Resolving interpersonal conflict is the subject of many a book. There are different ways to approach it, but more to the point, more nuance in doing so based on more specific kinds of relationships and other unique or narrow contexts.  The bare basics are usually similar no matter what, though, and what's listed below is all pretty easy to remember and use as a touchstone to start with. What's less easy is learning how to always start doing and stick with these things, but the sooner your start practicing, the sooner the doing of conflict resolution can start to come easy.

A crash course:

1. Take a minute (or, even better, a few): If we’re hurting or upset with someone, commonly we feel a strong urge to just react to them or the situation immediately, like we just want to get those hard feelings out of us before we implode. Sometimes whether we react doesn’t even feel within our control—but it always is. Exploding isn’t any better than imploding, especially when someone else is in our direct line of fire. Just figure you want to try and avoid all kinds of splody here. Instead, when conflict arises and you’re running hot, quickly just center yourself: take a few breaths, remind yourself of who you are and who you want to be at your best. Cool down your upset at least enough to really think and feel totally in control of your emotions and behavior. If you can slow it all down even just a little bit, you’ll be able to start resolving conflict instead of simply reacting to it, and that is more likely to make things better instead of worse.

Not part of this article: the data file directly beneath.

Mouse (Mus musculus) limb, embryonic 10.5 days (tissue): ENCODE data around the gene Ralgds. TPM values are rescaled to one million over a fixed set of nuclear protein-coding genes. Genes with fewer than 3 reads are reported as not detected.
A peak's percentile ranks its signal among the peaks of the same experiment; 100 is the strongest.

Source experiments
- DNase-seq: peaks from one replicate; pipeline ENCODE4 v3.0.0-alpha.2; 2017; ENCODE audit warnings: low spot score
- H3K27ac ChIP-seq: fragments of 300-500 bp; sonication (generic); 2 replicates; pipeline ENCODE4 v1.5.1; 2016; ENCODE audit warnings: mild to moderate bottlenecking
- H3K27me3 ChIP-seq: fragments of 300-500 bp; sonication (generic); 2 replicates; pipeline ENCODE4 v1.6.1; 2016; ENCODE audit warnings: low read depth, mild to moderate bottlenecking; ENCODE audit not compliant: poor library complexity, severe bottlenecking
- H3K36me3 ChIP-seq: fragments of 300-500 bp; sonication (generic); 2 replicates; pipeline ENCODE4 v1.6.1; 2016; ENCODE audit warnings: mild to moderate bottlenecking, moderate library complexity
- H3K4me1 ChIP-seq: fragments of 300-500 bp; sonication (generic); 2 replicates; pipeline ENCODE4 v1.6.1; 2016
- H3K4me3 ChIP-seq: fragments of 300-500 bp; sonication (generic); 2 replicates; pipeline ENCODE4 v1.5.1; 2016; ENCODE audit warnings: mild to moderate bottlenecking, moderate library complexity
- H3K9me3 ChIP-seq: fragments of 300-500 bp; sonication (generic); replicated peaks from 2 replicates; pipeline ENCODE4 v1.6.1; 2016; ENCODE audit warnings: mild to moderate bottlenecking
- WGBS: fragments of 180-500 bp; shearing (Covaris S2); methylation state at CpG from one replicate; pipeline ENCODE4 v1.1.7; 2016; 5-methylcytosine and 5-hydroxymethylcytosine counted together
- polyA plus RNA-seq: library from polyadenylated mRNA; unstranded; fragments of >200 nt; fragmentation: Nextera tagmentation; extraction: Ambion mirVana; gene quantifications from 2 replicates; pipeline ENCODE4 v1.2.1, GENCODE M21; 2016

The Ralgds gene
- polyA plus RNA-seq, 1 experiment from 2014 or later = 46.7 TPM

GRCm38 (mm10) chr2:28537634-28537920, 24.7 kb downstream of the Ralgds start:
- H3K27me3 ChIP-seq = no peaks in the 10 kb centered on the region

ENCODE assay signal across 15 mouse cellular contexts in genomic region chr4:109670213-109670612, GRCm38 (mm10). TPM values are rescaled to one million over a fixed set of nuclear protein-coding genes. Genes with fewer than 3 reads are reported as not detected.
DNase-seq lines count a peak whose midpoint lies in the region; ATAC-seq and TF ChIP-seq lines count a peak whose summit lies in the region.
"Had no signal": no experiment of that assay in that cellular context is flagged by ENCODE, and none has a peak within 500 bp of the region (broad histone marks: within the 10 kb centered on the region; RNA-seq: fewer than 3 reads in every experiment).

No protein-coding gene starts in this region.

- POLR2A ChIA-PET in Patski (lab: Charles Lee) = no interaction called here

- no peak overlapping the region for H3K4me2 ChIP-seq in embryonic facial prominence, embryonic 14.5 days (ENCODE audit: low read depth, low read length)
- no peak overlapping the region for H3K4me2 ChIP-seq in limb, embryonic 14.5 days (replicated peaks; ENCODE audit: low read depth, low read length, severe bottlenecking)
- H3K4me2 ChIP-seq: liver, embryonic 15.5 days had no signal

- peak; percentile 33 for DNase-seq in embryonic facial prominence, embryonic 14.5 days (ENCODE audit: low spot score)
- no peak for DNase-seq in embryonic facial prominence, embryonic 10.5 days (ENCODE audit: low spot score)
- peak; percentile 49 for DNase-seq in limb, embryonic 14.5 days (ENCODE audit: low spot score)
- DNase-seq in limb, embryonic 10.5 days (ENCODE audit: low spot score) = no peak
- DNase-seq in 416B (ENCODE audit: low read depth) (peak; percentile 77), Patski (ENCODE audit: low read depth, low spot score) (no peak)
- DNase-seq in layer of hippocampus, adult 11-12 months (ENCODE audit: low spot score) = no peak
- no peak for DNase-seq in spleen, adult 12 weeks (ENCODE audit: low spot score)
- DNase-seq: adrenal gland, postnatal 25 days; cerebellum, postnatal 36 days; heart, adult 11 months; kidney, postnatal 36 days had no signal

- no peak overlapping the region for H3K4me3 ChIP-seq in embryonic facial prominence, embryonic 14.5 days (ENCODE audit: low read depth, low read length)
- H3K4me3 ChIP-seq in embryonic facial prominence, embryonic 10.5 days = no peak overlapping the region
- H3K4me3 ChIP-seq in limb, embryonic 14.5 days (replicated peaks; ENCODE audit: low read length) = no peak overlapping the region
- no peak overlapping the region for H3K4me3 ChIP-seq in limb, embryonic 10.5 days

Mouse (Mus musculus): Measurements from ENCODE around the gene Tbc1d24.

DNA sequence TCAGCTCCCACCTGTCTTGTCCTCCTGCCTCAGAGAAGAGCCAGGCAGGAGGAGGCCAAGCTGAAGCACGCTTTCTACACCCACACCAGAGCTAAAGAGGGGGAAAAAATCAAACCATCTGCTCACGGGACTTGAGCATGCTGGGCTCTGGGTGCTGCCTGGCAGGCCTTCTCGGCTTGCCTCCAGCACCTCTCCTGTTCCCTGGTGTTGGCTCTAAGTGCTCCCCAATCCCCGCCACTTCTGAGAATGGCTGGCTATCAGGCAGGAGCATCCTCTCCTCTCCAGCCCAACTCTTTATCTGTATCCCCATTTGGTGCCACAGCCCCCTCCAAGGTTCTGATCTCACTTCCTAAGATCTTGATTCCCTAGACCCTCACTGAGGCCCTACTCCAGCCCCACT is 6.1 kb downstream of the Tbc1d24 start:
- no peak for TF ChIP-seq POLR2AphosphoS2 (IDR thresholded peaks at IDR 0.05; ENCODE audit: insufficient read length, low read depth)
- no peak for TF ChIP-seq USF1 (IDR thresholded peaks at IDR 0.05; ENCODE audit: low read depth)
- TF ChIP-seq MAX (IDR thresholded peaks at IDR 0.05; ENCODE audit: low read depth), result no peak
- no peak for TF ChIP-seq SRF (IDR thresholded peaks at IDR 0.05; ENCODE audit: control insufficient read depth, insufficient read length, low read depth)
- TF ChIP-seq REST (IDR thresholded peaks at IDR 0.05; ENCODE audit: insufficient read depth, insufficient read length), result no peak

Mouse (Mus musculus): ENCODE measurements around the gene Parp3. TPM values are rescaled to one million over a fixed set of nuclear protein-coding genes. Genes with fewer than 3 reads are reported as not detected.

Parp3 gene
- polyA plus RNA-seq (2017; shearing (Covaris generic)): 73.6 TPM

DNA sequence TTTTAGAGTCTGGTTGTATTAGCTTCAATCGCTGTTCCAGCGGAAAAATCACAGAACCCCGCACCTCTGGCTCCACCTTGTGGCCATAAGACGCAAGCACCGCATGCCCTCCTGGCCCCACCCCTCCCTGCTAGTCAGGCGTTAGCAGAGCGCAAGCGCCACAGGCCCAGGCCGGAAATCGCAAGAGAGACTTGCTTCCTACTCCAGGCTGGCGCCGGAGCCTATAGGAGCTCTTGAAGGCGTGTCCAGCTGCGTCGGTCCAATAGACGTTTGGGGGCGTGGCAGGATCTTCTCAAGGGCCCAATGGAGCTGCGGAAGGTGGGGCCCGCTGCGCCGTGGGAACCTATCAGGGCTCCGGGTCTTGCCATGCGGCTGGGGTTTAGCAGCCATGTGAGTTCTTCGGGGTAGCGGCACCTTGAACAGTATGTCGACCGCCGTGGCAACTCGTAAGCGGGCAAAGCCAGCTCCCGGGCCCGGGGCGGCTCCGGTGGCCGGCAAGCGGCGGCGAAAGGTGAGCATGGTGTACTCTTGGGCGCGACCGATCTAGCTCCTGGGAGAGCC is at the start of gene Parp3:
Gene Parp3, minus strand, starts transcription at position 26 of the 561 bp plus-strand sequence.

2. In before out: To even get an idea of how we feel about something and the best way to deal with it so as to move forward to solving the conflict, we’ve got to talk to ourselves before we talk to anyone else. Sometimes, we have hours, days, or even weeks to process on our own; in other situations, the conflict happens right now, in our face, and we need to respond pronto. Whatever the circumstance, we want to do what we can to check in with our feelings as well as our thoughts, and check ourselves before we wreck ourselves or anyone else.We can always ask the other person to give us a minute and can even step outside or away for a little bit to get that space. If anyone refuses you time or space and tries to force you to stay in a hot conflict or stirs things up more, they aren’t ready to resolve the conflict but only want to create or increase it. It’s time to run, not walk, to get the space you need.

Self-care is part of both #1 and #2 there, both some kinds you and others can do on the fly and that take only moments, and larger self-care over time, especially if, as if often the case with bigger conflicts, resolving conflict is a process you're in for not minutes or even an hour, but for days, weeks or longer. Experiencing and managing conflict can take a lot out of us and feel upsetting even when it's going well, so make sure you're making time and saving energy to take extra good care of you throughout.